The summary of the various discussions have been provided in the following paragraphs:
Prof. Rama Bijapurkar (in conversation with Prof. Akshaya Vijayalakshmi) spoke on “Public Policy: By the People, For the People” on July 25, 2020. She challenged the audience to re-define public policy in a way that embeds a “people-first” view in its creation and design, measures success based on “people’s outcomes” and not just aggregate supply side outcomes, and constantly re-shape its underpinning mental models of people it serves by keeping up with contemporary societal changes and values. She posited that the “Dharma” of public policy should be to ensure the safety security and well-being of all people – especially those who most need to be served, and in a way that is directed by the Constitution of India. She threw up innovative ideas on how to collect and focus on people-centric data and on segmenting policies based on “people”. She concluded by challenging the JSW Public Policy School to leverage the problem-solving DNA of IIMA and aim high to research, debate, and solve complex and important problems of critical local importance.
PP-ASIG perspectives: India is not a homogenous country – it has famously been said that every fact, and its opposite, are true for India. We are the fifth largest economy with the second highest population – and that creates fabulous macro numbers with not-so-rosy de-averaged micros. The key takeaway from this session was that what appears to be the lived reality for the minuscule section of the professionally-employed population of the country could not be more far-removed from how the other nine-tenths of India lives. Taking inputs from and understanding implications of a policy on a wider group is vital. An important follow-up of this event would be to engage more closely with policymakers (bureaucrats and politicians) to see how the process of input taking and feedback works – and what needs to be done to make that process stronger. Democracy in India works wonderfully to give its citizens a chance to give direct feedback to their representatives at various levels of government to their needs and wants. Do we have the right forums for processing and analysing such feedback? Do we have the right analytical or political tools to make the trade-offs inherent in any policy design? Why does the implementation of the policy not work as smoothly as planned or imagined: is it the case of poor design or lack of state capacity? The paucity of data, and more important, the paucity of funds to collect and analyse data was highlighted as a key challenge. Data collection, analysis into insights, and dissemination of policy recommendations are important roles for the development of society through effective policymaking. Academic institutes like IIMA, the JSW Public Policy School, and the alumni special interest groups can play a key role in making this a reality.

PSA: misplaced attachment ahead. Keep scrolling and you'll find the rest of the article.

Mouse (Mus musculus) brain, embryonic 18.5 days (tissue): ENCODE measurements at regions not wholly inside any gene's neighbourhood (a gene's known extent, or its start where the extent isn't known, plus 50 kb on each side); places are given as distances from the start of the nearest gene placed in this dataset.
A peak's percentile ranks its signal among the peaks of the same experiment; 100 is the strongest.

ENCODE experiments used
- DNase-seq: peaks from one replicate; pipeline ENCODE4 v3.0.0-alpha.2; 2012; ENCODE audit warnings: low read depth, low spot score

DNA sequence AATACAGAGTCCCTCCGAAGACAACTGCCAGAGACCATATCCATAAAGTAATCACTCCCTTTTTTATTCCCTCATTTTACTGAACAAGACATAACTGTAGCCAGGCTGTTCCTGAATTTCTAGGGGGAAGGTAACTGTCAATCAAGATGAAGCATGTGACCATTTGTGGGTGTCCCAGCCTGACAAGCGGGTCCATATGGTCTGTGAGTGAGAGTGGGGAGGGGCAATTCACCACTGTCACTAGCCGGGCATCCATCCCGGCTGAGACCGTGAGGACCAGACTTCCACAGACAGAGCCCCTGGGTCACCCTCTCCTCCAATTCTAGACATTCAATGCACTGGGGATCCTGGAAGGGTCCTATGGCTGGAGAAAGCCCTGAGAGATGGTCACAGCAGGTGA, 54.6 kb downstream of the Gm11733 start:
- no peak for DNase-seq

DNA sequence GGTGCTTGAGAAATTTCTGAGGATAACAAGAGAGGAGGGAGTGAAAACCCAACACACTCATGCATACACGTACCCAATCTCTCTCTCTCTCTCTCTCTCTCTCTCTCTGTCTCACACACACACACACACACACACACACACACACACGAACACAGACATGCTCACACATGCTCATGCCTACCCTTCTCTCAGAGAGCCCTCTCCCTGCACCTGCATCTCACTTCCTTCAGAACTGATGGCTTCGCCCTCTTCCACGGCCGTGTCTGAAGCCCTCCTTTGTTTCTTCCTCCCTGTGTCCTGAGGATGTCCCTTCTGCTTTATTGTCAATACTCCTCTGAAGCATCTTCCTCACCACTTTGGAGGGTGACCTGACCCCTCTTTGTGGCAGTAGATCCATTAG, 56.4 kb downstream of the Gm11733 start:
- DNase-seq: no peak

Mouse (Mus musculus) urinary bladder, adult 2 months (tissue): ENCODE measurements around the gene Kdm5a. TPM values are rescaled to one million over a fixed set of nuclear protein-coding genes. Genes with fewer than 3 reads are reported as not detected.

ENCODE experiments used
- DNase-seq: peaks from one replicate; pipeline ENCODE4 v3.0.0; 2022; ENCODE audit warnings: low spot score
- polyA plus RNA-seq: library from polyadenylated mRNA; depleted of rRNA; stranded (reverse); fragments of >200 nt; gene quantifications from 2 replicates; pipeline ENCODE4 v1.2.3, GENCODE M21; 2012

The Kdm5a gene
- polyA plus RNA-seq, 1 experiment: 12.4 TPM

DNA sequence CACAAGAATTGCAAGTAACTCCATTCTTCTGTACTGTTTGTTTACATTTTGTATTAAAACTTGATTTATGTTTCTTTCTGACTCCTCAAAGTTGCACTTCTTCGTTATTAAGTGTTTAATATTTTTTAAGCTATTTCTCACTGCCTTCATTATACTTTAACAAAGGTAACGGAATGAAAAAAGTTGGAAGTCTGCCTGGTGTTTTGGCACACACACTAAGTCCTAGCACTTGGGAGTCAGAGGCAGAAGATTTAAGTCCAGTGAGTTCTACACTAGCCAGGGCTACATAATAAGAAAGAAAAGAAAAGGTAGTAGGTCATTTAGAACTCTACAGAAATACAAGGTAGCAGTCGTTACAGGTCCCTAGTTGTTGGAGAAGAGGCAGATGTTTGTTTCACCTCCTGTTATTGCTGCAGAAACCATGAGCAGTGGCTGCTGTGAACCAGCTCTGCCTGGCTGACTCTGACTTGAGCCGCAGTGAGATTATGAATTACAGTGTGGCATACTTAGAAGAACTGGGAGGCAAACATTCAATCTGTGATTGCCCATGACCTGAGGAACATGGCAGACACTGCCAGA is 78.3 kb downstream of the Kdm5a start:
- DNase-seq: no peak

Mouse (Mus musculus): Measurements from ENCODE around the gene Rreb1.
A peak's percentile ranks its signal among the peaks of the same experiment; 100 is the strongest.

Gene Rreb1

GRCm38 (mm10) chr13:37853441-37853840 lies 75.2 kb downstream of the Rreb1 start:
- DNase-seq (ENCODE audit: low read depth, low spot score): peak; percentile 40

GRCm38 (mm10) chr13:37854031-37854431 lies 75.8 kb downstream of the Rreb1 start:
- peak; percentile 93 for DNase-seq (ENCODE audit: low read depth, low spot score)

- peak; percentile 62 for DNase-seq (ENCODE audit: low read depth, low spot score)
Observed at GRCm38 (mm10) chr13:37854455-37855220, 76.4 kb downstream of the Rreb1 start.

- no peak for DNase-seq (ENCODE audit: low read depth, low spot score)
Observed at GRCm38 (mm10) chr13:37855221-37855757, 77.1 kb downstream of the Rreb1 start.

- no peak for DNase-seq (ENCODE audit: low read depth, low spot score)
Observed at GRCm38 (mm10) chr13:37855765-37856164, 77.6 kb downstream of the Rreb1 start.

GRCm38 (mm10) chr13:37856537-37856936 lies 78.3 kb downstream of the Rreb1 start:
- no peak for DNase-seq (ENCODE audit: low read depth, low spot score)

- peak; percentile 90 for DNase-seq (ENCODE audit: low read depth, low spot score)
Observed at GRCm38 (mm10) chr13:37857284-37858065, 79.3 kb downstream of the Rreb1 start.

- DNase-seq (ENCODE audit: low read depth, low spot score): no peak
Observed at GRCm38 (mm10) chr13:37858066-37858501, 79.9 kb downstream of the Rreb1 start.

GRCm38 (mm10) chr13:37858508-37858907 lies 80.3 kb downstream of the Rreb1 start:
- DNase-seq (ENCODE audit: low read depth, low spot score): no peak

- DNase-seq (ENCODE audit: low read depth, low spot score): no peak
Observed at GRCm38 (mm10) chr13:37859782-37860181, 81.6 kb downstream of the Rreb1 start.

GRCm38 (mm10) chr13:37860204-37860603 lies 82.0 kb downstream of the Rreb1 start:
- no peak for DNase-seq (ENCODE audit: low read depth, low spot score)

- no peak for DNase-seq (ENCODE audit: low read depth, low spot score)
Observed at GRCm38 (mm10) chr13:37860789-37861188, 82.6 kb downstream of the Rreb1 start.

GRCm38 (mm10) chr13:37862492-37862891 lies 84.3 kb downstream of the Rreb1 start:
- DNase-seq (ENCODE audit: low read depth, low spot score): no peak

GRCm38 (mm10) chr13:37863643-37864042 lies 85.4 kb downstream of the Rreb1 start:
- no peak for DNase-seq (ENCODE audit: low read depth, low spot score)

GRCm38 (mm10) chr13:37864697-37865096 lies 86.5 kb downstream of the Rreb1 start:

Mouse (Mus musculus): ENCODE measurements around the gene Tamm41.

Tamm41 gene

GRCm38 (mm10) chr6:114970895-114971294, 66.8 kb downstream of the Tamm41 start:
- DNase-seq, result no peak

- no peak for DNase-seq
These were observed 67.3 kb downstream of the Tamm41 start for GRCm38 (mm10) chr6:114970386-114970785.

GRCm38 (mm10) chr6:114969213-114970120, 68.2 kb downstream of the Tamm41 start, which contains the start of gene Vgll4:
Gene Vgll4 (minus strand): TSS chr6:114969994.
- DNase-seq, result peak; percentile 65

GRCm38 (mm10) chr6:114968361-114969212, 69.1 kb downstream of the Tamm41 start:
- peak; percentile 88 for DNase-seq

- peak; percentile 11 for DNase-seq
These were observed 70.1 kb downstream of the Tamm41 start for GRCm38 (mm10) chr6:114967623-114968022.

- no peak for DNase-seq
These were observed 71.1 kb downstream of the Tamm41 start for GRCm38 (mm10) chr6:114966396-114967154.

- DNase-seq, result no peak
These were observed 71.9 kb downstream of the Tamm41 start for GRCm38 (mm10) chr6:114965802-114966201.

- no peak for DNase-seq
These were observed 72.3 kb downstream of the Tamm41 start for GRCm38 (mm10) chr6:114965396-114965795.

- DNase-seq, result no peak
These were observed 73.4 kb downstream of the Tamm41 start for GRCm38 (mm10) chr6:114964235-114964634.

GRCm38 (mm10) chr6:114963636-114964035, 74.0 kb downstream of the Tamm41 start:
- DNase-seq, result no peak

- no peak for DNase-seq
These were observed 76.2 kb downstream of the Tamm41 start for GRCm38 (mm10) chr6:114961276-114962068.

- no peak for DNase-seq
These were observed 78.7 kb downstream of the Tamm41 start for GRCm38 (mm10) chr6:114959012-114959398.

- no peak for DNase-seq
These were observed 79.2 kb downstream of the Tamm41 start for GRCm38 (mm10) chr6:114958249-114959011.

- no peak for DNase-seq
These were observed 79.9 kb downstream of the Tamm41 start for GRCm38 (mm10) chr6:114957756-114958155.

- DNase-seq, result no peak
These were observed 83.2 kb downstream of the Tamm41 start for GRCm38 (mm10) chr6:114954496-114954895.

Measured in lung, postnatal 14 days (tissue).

Sanjeev Sanyal (in conversation with Prof. Sebastian Morris) spoke on Atmanirbhar Bharat (“self-reliant India”) on August 22, 2020. He set the context by explaining the Indian government’s response to Covid-19: a “barbell strategy” to hedge for the worst-case scenario and then take gradual recovery steps. This resulted in a supply-side approach with a focus on saving lives and safety nets for the most vulnerable. Understanding that the post Covid-19 world will have its own geopolitics, supply chains, and consumer behaviors, India must be (1) willing to change in a non-ideological way, (2) self-reliant, and (3) willing to innovate. Such self-reliance is neither a return to the 1950s model of import substitution nor a return of Sarkar-nirbhar Bharat (government-dependent India) but is a strategy to protect national interests. This philosophy encompasses the willingness to undertake measures (both orthodox and unorthodox) to protect and further national interest. The government will not pick winners: it will intervene only where there is an overwhelming need for it to step in – and not in all sectors. The government expects almost all sectors to stand on their own feet.